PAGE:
Levo Therapeutics misses primary endpoint in PhIII trial of Prader-Willi drug — the latest setback in a disaster-prone field
Marking yet another setback in the Prader-Willi Syndrome field, Levo Therapeutics failed to hit its primary endpoint in a Phase III study of intranasal carbetocin. But the biotech is now shifting its focus to the secondary endpoints in an effort to pluck victory out of the jaws of defeat.
The disorder, characterized by a false sense of starvation, is caused by the absence or deletion of a father’s chromosome 15. Illinois-based Levo’s potential therapy involves a selective oxytocin-receptor agonist.
Two doses of Levo’s LV-101 were tested against a placebo across eight weeks. Topline results show that the 9.6 mg dose missed the mark on primary measurements, including improvement to hyperphagia and obsessive compulsive behavior. But “statistical significance” was achieved with the secondary dose of 3.2 mg, according to the company.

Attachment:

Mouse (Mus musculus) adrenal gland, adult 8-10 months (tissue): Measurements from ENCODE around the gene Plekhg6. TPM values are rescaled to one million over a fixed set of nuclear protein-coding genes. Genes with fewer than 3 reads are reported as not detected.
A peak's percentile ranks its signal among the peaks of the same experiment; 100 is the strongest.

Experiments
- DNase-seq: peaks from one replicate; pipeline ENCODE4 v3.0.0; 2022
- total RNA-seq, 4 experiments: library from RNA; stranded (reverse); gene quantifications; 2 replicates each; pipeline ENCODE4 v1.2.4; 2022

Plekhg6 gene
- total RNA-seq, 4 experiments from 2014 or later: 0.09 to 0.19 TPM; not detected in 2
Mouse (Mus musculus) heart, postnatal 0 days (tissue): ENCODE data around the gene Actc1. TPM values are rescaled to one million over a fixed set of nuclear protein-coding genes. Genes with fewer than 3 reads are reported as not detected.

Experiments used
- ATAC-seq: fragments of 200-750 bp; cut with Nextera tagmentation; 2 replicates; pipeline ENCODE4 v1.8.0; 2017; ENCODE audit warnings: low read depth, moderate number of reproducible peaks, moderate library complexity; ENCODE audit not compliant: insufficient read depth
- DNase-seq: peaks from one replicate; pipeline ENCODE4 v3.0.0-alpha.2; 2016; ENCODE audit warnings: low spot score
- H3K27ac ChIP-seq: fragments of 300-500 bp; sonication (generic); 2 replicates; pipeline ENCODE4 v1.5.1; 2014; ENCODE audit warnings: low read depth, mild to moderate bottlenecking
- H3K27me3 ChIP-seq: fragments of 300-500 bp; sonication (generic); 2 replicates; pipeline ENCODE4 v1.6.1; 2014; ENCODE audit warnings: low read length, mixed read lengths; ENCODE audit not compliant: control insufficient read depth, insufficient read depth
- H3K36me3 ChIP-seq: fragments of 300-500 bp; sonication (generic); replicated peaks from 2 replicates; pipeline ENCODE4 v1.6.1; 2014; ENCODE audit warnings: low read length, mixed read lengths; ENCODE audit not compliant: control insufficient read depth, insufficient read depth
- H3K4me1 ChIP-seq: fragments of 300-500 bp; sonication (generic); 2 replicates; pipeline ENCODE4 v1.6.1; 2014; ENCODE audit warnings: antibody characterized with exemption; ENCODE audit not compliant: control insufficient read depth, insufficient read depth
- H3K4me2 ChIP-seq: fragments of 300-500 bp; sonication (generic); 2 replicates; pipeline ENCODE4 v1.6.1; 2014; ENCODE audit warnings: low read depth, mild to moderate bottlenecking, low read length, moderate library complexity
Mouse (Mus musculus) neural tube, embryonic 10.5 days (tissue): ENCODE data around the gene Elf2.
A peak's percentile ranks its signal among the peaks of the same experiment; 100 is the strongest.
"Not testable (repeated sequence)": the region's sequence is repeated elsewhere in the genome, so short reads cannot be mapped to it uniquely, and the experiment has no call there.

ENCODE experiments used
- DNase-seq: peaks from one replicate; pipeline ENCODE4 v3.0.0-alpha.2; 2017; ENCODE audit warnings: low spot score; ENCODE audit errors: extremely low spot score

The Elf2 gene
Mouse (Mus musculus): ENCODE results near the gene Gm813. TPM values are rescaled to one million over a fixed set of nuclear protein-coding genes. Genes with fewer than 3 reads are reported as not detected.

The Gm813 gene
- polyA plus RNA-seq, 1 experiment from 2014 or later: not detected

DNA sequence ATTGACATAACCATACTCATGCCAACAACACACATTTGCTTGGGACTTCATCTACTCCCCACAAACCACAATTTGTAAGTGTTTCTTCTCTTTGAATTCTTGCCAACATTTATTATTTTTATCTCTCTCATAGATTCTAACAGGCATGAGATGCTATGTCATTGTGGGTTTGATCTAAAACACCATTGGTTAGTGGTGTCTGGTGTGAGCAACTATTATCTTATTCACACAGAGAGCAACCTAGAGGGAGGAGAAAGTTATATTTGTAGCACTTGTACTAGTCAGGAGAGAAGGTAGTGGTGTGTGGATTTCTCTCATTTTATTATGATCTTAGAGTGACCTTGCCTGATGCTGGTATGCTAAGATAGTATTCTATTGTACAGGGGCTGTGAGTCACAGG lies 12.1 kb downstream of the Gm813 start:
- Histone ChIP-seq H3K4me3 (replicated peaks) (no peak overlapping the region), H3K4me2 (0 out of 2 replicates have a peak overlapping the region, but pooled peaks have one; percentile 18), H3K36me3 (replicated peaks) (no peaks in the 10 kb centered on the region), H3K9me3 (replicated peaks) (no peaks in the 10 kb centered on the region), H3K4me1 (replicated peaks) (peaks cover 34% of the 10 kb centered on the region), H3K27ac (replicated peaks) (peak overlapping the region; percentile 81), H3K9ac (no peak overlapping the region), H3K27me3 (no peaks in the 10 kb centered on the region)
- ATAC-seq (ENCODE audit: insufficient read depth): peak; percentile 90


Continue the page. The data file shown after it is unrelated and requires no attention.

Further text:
“Consistency in benefit/response was observed in the 3.2 mg dose arm across other key secondary endpoints, including clinical global impression of change (CGI-C; p=0.027) and anxiety and distress behaviors, as evaluated by the PWS Anxiety and Distress Behaviors Questionnaire (PADQ; p=0.027). Neither dose demonstrated a statistically significant effect on the Children’s Yale-Brown Obsessive Compulsive Scale (CY-BOCS),” the company announced.
PWS has proved difficult to treat.
Millendo Therapeutics’ lead drug livoletide failed a pivotal trial for the treatment of PWS in April, sending shares plummeting. The drug didn’t improve hyperphagia or other eating-related behaviors.
Zafgen’s ZGN-1258, its second attempt to treat rare cases of obesity brought on by PWS, hit a brick wall after the FDA put a hold on the company’s PWS program in 2018, citing CV safety concerns. Zafgen was later used as a shell for Larimar to reverse its way to Wall Street.
Levo execs, though, say they like where they are at this point.
“This is a long-awaited step towards addressing the substantial needs of individuals living with PWS,” Levo CEO said in a prepared statement. “We are excited by these important results that were achieved after decades of interest in addressing the oxytocin deficiency in PWS. We are also pleased that our efforts to develop new tools for clinical evaluation of this rare, neurodevelopmental disorder have enhanced our understanding of the real-world impact LV-101 has on anxiety and distress behaviors.”